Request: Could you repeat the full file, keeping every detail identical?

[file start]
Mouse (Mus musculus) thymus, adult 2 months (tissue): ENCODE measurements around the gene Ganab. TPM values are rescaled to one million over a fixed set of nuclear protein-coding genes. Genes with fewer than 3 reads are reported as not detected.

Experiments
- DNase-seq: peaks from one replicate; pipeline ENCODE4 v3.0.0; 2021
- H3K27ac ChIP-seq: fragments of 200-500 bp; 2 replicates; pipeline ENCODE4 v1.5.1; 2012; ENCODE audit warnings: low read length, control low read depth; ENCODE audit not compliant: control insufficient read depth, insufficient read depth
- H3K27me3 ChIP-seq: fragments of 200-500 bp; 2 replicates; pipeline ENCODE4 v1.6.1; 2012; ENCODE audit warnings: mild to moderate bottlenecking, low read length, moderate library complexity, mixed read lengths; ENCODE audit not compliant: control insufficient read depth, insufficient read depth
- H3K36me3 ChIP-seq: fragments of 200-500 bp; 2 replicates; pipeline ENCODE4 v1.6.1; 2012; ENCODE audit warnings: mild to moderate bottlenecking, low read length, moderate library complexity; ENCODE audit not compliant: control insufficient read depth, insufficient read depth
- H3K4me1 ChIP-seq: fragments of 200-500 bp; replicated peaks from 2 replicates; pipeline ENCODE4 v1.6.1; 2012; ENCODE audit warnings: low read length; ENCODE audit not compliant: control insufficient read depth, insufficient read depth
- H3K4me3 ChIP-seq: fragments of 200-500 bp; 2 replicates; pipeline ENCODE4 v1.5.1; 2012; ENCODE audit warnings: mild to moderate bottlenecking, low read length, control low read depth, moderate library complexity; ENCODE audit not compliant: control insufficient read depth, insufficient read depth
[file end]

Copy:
Mouse (Mus musculus) thymus, adult 2 months (tissue): ENCODE measurements around the gene Ganab. TPM values are rescaled to one million over a fixed set of nuclear protein-coding genes. Genes with fewer than 3 reads are reported as not detected.

Experiments
- DNase-seq: peaks from one replicate; pipeline ENCODE4 v3.0.0; 2021
- H3K27ac ChIP-seq: fragments of 200-500 bp; 2 replicates; pipeline ENCODE4 v1.5.1; 2012; ENCODE audit warnings: low read length, control low read depth; ENCODE audit not compliant: control insufficient read depth, insufficient read depth
- H3K27me3 ChIP-seq: fragments of 200-500 bp; 2 replicates; pipeline ENCODE4 v1.6.1; 2012; ENCODE audit warnings: mild to moderate bottlenecking, low read length, moderate library complexity, mixed read lengths; ENCODE audit not compliant: control insufficient read depth, insufficient read depth
- H3K36me3 ChIP-seq: fragments of 200-500 bp; 2 replicates; pipeline ENCODE4 v1.6.1; 2012; ENCODE audit warnings: mild to moderate bottlenecking, low read length, moderate library complexity; ENCODE audit not compliant: control insufficient read depth, insufficient read depth
- H3K4me1 ChIP-seq: fragments of 200-500 bp; replicated peaks from 2 replicates; pipeline ENCODE4 v1.6.1; 2012; ENCODE audit warnings: low read length; ENCODE audit not compliant: control insufficient read depth, insufficient read depth
- H3K4me3 ChIP-seq: fragments of 200-500 bp; 2 replicates; pipeline ENCODE4 v1.5.1; 2012; ENCODE audit warnings: mild to moderate bottlenecking, low read length, control low read depth, moderate library complexity; ENCODE audit not compliant: control insufficient read depth, insufficient read depth